As regards the polyketones specifically exemplified as having a melting point of at least 214 C, it is evident that none of these has been processed to a point at which drawing takes place. Consequently, the polymers exemplified in D2 are undrawn polymers.
An undrawn polymer having a particular melting point cannot, however, be regarded as identical with such a polymer after having been drawn. On the contrary, the two species are quite distinct. Thus, the act of drawing, to a specific draw ratio, a terpolymer produced according to the teaching D2 (Example 4) generates a new polymer distinct from the original undrawn species. The question of whether the melting point of the polymer meets the criteria for selection from the disclosure of D2 thus becomes irrelevant, since the result of combining the features of melting point and draw ratio is something falling outside this disclosure of D2.
In other words, neither the process according to Claim 1 nor the product according to Claim 7 can be regarded as arising by selection from within the disclosure of D2.
Consequently, the Board is unable to concur with the consequences of the finding, according to the decision under appeal, that the relationship of the melting point according to Claim 1 to those of the polymers according to D2 did not fulfil the relevant criteria of a selection.
In summary, whilst the Board concurs with the general finding of the decision under appeal that the subject-matter of Claim 1 of the application in suit is novel, it does so on the different basis that the combination of features of drawing polymers of a specific melting point to a specified minimum draw ratio is neither disclosed in D2 nor derivable by simple selection from any generality it makes available.
2.3. The technical problem and its solution
The Board sees no reason to differ from the finding of the decision under appeal, that the objective technical problem, arising from D2, of improving the tangent modulus and tensile strength of the known polymer had been credibly solved (cf. section II, above). Indeed, it is evident from Example 1 of the application in suit, that an extruded polyketone terpolymer (polymer A) having a molecular weight of 70 000, a limiting viscosity number (LVN), measured in m-cresol at 100 C, of 1.5 dl/g and a melting point of 212 C, had, when uniaxially drawn to a draw ratio of 6.5, a 1% Tangent modulus of 2620 MPa, whereas a comparable polyketone terpolymer (polymer B), having a molecular weight of 70 000, a LVN of 1.6 dl/g and a melting point of 220 C, had a 1% Tangent modulus, when drawn to the same draw ratio, of 8 270 MPa; and when drawn to a draw ratio of 7.5, of 10 340 MPa (Table I). This corresponds to a threefold increase in modulus for an 8 C increase in melting point at the same draw ratio.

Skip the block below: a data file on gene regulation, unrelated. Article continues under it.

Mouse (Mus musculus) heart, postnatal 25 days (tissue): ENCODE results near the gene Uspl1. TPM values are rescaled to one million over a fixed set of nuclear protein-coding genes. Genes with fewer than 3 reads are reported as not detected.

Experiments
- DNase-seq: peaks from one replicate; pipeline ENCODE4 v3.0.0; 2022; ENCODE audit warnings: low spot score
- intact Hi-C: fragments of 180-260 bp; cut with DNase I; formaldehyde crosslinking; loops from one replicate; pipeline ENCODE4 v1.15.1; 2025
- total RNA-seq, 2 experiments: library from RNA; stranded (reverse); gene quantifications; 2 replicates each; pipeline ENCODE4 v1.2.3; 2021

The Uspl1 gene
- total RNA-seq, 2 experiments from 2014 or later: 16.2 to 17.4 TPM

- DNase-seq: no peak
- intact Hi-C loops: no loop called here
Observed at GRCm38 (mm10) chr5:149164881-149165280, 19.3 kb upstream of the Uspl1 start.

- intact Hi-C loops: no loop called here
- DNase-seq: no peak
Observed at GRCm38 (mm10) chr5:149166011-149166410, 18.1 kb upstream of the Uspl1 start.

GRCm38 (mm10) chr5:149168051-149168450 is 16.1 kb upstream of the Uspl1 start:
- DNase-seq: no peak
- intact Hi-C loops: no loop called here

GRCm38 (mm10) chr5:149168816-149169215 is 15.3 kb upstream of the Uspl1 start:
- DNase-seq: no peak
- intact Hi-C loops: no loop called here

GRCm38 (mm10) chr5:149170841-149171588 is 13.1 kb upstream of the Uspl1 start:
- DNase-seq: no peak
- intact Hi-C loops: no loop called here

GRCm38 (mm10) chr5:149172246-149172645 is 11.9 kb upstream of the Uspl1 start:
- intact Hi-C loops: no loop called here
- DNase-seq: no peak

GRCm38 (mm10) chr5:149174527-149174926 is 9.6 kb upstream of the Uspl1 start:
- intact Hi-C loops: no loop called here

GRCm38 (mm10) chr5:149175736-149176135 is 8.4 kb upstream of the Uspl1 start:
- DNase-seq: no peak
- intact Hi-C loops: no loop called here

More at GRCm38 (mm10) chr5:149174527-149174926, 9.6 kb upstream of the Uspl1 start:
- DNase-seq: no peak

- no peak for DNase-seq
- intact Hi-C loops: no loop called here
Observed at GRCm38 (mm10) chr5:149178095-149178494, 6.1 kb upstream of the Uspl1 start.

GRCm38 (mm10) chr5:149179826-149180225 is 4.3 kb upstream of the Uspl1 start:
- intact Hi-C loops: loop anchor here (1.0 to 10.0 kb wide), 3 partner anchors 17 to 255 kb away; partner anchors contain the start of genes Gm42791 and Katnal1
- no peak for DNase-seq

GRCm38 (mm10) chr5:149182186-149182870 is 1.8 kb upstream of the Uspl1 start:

2.4. Inventive step
The question to be answered in the assessment of inventive step, in view of the above, is whether the skilled person would have expected an increase of this order on drawing a polyketone according to D2 having a melting point of at least 214 C, to a draw ratio of at least 4.
2.4.1. There is no disclosure or suggestion of such an improvement in D2. This is not surprising, since it is not concerned with drawing polymer sheets, and its only suggestion for providing an increase in strength is that of combining with other materials (section 2.2, second paragraph, above).
2.4.2. Nor would the disclosure of D3, relied upon in the decision under appeal, lead the skilled person to expect such an increase, since it neither concerns polyketones nor the behaviour of polymers on drawing, but merely the relationship between crystallinity and properties of polymers in general.
2.4.3. D6 states that, "For a given structure, the tensile modulus increases as the straightness or rodlike character of the molecular chain increases; the orientation of the molecular chain approaches perfection (in the direction of measurement); and the packing density of the chains, i.e., the number of chains per cross-sectional area, is maximized. The modulus is a strong function of the solid-state structure which, in turn, is determined by the total process history of the specimen..... In the case of conventional polymers, high modulus properties can only be produced by careful processing to highly perfected structures" (page 701). This is, however, a very general text which does not mention polyketones. On the contrary, it refers primarily to polyethylene (page 705, last full paragraph), specifically high density polyethylene (HDPE; paragraph bridging pages 708 and 709). In relation to the latter, it states, "As shown in Figure 7, the mechanical properties of HDPE change monotonically as a function of draw ratio; the modulus increases in an essentially linear fashion." (page 709). Hence, even if the content of the text were taken to be directly applicable to the drawing behaviour of polyketones, there is nothing to suggest that a higher initial crystallinity or initial melting point prior to drawing would lead to a higher modulus. Consequently, the skilled person would have no incentive to apply the drawing technique to polyketones of higher, rather than lower melting point.